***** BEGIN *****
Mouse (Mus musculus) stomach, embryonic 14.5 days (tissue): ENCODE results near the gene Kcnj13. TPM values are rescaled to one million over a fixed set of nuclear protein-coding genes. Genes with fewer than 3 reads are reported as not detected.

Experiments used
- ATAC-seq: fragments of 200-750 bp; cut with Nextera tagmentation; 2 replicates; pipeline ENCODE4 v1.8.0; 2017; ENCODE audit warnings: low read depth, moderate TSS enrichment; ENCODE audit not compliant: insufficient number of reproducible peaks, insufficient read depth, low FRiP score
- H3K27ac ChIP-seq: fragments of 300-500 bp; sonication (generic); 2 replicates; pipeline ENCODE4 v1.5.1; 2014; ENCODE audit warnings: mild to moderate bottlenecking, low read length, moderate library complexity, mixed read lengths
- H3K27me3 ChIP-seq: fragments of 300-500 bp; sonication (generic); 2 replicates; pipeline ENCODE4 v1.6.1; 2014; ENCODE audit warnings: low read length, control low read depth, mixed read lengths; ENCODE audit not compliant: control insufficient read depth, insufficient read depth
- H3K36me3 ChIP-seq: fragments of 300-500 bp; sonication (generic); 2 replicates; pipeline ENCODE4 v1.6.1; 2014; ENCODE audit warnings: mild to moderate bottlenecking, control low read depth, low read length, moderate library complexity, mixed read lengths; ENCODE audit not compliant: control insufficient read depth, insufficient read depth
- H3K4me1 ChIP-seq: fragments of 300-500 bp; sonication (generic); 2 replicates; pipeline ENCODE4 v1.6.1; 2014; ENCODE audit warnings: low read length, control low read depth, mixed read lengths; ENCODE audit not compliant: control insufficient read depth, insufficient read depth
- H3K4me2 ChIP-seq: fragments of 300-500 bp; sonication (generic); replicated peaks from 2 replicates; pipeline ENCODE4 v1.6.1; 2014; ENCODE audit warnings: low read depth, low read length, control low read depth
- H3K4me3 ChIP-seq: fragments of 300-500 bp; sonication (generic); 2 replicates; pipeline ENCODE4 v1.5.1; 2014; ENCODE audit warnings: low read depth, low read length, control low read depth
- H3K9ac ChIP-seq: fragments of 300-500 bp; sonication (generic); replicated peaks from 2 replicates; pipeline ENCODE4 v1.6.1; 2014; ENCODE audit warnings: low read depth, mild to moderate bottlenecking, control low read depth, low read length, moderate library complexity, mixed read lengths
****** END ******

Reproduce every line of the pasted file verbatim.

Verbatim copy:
Mouse (Mus musculus) stomach, embryonic 14.5 days (tissue): ENCODE results near the gene Kcnj13. TPM values are rescaled to one million over a fixed set of nuclear protein-coding genes. Genes with fewer than 3 reads are reported as not detected.

Experiments used
- ATAC-seq: fragments of 200-750 bp; cut with Nextera tagmentation; 2 replicates; pipeline ENCODE4 v1.8.0; 2017; ENCODE audit warnings: low read depth, moderate TSS enrichment; ENCODE audit not compliant: insufficient number of reproducible peaks, insufficient read depth, low FRiP score
- H3K27ac ChIP-seq: fragments of 300-500 bp; sonication (generic); 2 replicates; pipeline ENCODE4 v1.5.1; 2014; ENCODE audit warnings: mild to moderate bottlenecking, low read length, moderate library complexity, mixed read lengths
- H3K27me3 ChIP-seq: fragments of 300-500 bp; sonication (generic); 2 replicates; pipeline ENCODE4 v1.6.1; 2014; ENCODE audit warnings: low read length, control low read depth, mixed read lengths; ENCODE audit not compliant: control insufficient read depth, insufficient read depth
- H3K36me3 ChIP-seq: fragments of 300-500 bp; sonication (generic); 2 replicates; pipeline ENCODE4 v1.6.1; 2014; ENCODE audit warnings: mild to moderate bottlenecking, control low read depth, low read length, moderate library complexity, mixed read lengths; ENCODE audit not compliant: control insufficient read depth, insufficient read depth
- H3K4me1 ChIP-seq: fragments of 300-500 bp; sonication (generic); 2 replicates; pipeline ENCODE4 v1.6.1; 2014; ENCODE audit warnings: low read length, control low read depth, mixed read lengths; ENCODE audit not compliant: control insufficient read depth, insufficient read depth
- H3K4me2 ChIP-seq: fragments of 300-500 bp; sonication (generic); replicated peaks from 2 replicates; pipeline ENCODE4 v1.6.1; 2014; ENCODE audit warnings: low read depth, low read length, control low read depth
- H3K4me3 ChIP-seq: fragments of 300-500 bp; sonication (generic); 2 replicates; pipeline ENCODE4 v1.5.1; 2014; ENCODE audit warnings: low read depth, low read length, control low read depth
- H3K9ac ChIP-seq: fragments of 300-500 bp; sonication (generic); replicated peaks from 2 replicates; pipeline ENCODE4 v1.6.1; 2014; ENCODE audit warnings: low read depth, mild to moderate bottlenecking, control low read depth, low read length, moderate library complexity, mixed read lengths